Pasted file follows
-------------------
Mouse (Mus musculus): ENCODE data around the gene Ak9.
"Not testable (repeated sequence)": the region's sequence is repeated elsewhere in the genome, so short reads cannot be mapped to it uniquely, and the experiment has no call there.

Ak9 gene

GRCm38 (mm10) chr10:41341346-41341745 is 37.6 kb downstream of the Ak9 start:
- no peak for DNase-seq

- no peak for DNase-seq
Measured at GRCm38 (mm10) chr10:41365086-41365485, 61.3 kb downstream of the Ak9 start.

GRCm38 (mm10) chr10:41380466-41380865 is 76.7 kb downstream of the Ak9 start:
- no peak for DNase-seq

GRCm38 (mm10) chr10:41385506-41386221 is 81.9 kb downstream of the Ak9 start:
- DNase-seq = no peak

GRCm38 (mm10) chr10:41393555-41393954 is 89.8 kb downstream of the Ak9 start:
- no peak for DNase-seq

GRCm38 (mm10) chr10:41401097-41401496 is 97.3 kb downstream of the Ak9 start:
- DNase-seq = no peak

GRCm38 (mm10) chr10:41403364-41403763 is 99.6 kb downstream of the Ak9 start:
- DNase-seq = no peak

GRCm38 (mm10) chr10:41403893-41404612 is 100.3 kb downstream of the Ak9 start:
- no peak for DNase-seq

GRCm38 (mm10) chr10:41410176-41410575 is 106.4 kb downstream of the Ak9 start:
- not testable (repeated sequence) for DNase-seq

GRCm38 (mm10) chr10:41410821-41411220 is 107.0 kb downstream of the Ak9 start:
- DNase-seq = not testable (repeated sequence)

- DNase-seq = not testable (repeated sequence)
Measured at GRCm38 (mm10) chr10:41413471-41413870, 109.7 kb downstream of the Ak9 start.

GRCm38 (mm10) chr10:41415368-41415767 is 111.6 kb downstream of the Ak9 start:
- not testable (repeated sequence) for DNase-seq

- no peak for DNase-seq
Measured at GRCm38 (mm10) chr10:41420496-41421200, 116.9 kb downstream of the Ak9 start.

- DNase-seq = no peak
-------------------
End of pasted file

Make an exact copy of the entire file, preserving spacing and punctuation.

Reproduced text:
Mouse (Mus musculus): ENCODE data around the gene Ak9.
"Not testable (repeated sequence)": the region's sequence is repeated elsewhere in the genome, so short reads cannot be mapped to it uniquely, and the experiment has no call there.

Ak9 gene

GRCm38 (mm10) chr10:41341346-41341745 is 37.6 kb downstream of the Ak9 start:
- no peak for DNase-seq

- no peak for DNase-seq
Measured at GRCm38 (mm10) chr10:41365086-41365485, 61.3 kb downstream of the Ak9 start.

GRCm38 (mm10) chr10:41380466-41380865 is 76.7 kb downstream of the Ak9 start:
- no peak for DNase-seq

GRCm38 (mm10) chr10:41385506-41386221 is 81.9 kb downstream of the Ak9 start:
- DNase-seq = no peak

GRCm38 (mm10) chr10:41393555-41393954 is 89.8 kb downstream of the Ak9 start:
- no peak for DNase-seq

GRCm38 (mm10) chr10:41401097-41401496 is 97.3 kb downstream of the Ak9 start:
- DNase-seq = no peak

GRCm38 (mm10) chr10:41403364-41403763 is 99.6 kb downstream of the Ak9 start:
- DNase-seq = no peak

GRCm38 (mm10) chr10:41403893-41404612 is 100.3 kb downstream of the Ak9 start:
- no peak for DNase-seq

GRCm38 (mm10) chr10:41410176-41410575 is 106.4 kb downstream of the Ak9 start:
- not testable (repeated sequence) for DNase-seq

GRCm38 (mm10) chr10:41410821-41411220 is 107.0 kb downstream of the Ak9 start:
- DNase-seq = not testable (repeated sequence)

- DNase-seq = not testable (repeated sequence)
Measured at GRCm38 (mm10) chr10:41413471-41413870, 109.7 kb downstream of the Ak9 start.

GRCm38 (mm10) chr10:41415368-41415767 is 111.6 kb downstream of the Ak9 start:
- not testable (repeated sequence) for DNase-seq

- no peak for DNase-seq
Measured at GRCm38 (mm10) chr10:41420496-41421200, 116.9 kb downstream of the Ak9 start.

- DNase-seq = no peak